This mural has been in my neighborhood for many years. So many in fact, that I don’t remember the mural ever not being there. And to me, it’s become a perennial aspect of my surroundings. Unfortunately, I have no concrete evidence as to who the artist might be. Based on street artists I’m familiar with, my best guess is Mr. Brainwash. After thorough inspection of his official Instagram page, he has a few pieces that bear striking similarities to the mural in question. Despite having reached out to his people, as of the writing of this article, I have not received a response. If I do get an answer, this post will definitely be updated. In an effort to get to the bottom of this matter I even went into the liquor store to see if they knew who had put up the mural. This proved to be fruitless. However, in a way, not knowing who the artist is adds a bit of intrigue to this piece.
This mural depicts various pop culture icons sporting aviator sunglasses. Starting on the left, Marilyn Monroe is easily identifiable. Her signature hair gives her away and she’s the only one placed against a black backdrop. Next to her, and the only one not wearing aviator sunglasses, is Ray Charles. Instead, Charles is wearing his usual glasses and throwing up the peace sign while flashing his iconic grin. In the middle, Lou Reed gives us an apathetic look while Bob Marley, to his right, looks off into the distance. This next person was a bit difficult for me to distinguish. The first celebrity that came to mind was W.C. Fields, and a quick Google search confirmed this even though I couldn't find any instances of W.C. Fields in a pinstripe suit. For a moment, I thought it could have also been Winston Churchill, but he wouldn't make sense beside these other celebrities. Therefore, W.C. Fields seems to be the most likely candidate. Lastly, on the far right, Alfred Hitchcock strikes his classic pose with an uninterested look plastered on his face while holding his director clapboard.
The inclusion of such disparate pop culture icons and the way that they overlap and run into one another is captivating and amusing. Here, musicians, directors, actors, and comedians all occupy the same space. The use of stencils to create this piece is one of my favorite aspects and the lack of color (except black and the beige color of the wall) make this piece incredibly simple and the faces easy to discern. Despite the fact that each individual is their own person and known for their own accomplishments, they still share this space with others who have made great contributions to pop culture. And like me, I'm sure that everyone who comes across this mural can identify their favorite mogul.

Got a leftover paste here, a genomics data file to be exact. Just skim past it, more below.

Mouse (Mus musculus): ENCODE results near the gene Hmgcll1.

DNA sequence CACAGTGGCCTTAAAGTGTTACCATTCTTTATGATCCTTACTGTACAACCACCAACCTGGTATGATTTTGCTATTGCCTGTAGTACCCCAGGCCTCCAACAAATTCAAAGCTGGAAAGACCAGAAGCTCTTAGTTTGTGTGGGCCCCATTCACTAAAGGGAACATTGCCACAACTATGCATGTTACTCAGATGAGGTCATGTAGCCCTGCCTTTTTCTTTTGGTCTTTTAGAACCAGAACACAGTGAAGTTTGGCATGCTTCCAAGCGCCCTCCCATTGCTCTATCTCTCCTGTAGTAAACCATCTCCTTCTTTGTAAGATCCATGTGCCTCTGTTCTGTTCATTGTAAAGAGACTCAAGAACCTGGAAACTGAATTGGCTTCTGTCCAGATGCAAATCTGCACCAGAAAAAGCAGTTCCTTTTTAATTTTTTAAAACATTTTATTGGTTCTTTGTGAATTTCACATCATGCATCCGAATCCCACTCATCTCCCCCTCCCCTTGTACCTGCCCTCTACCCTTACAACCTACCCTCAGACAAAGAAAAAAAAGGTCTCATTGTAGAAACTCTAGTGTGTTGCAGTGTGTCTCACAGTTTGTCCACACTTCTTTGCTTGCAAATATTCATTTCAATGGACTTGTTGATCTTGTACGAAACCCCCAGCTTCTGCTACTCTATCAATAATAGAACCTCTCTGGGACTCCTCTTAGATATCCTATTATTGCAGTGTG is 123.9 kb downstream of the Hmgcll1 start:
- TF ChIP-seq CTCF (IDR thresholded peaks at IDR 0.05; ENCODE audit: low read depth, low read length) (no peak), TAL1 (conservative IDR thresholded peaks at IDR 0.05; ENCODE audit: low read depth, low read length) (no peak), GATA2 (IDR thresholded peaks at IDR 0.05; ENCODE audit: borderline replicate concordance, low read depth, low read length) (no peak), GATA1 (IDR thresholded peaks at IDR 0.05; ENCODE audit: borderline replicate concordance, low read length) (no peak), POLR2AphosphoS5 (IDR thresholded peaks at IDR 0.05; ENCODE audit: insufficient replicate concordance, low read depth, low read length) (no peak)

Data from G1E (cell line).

Where can I find it?
This mural is located in Mid-City. On the corner of Meadowbrook Avenue and Pico Boulevard If you enter the parking lot to Pincher’s Liquor, you can’t miss it. Also nearby is Roscoe’s House of Chicken and Waffles.
by TOMMY JARRELL
Roughly two weeks ago I ran into Angeleno street artist Dr. Knudson while he was revamping his mural in Sunset Junction. Dr. Knudson has crafted many works of art throughout Los Angeles, though many of his works are concentrated in Downtown LA. Knudson has crafted artworks using acrylic paint, airbrush, chalk, spray paint, and patina. Similarly, it seems as though he’s capable of creating art on nearly any surface; he has casted his art onto canvas, copper, chalkboards, brass, napkins, brick walls, motorcycle helmets, and leather jackets. He’s created works of art for Night on Broadway, The Down & Out, 1720, DELIKT Clothing, Nekrogoblikon, Superchief Gallery LA, Manifest Justice, and Spring for Coffee, to name a few of his affiliates.
Dr. Knudson’s work primarily features gritty goblins, anthropomorphic animals, decrepit and post-apocalyptic cityscapes, and enchanting visions of foliage. After sampling his work it’s obvious that his inventive characters and settings are from somewhere else in time, though the influence of Los Angeles’s skyline and crumbling aesthetic have made a clear impression on his work.
The Art Itself
The mural that I caught Dr. Knudson refurbishing was originally created in 2015. In the time since, it has faded in the stark LA sun, but Knudson's recent work has revived it and returned it to its former glory. Its focal point is a small motorcycle gang composed of apes and goblins in a post-apocalyptic city. The goblins are armed and armored, ready to do battle and dispatch of any foes they encounter in this perilous world.